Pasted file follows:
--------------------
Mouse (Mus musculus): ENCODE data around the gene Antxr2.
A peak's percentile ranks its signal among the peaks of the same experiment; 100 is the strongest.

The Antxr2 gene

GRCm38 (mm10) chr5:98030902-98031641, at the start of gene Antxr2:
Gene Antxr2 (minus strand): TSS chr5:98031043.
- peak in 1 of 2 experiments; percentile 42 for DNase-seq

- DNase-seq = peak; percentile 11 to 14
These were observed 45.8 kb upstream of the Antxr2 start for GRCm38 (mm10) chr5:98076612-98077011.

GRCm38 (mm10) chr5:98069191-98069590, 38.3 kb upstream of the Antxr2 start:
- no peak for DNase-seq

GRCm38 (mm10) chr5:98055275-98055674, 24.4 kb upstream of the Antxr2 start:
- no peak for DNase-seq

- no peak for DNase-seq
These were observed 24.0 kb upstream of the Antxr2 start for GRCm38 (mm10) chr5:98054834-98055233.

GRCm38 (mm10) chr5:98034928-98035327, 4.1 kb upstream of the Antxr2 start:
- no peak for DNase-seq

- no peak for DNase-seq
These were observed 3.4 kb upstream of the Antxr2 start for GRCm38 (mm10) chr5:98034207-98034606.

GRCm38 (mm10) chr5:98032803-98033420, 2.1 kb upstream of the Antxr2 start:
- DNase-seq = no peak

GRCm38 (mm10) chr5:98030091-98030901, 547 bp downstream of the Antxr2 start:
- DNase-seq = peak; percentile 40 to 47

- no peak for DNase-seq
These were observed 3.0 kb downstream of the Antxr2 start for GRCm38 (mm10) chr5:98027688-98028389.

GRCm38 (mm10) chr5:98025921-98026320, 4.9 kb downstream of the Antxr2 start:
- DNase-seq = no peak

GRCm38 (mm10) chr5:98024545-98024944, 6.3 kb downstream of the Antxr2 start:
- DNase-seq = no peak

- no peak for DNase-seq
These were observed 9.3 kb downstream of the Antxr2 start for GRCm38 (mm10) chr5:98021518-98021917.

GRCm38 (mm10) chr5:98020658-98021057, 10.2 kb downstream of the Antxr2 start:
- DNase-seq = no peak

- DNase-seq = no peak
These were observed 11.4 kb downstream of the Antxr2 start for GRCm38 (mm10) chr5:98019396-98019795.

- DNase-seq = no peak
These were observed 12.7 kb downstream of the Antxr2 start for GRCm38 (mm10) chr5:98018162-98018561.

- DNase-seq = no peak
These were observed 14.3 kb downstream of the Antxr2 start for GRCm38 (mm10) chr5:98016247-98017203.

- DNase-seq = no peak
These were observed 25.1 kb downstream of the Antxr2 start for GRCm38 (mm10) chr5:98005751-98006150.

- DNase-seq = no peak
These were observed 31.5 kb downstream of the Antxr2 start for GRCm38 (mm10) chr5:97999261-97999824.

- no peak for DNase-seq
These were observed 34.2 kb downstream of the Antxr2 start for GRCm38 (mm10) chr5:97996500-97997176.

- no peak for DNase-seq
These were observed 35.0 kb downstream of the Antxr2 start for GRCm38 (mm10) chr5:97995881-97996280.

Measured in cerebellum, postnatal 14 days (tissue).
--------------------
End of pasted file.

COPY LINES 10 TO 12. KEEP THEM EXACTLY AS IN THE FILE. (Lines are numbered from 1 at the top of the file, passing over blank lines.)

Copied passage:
- no peak for DNase-seq

GRCm38 (mm10) chr5:98055275-98055674, 24.4 kb upstream of the Antxr2 start:
- no peak for DNase-seq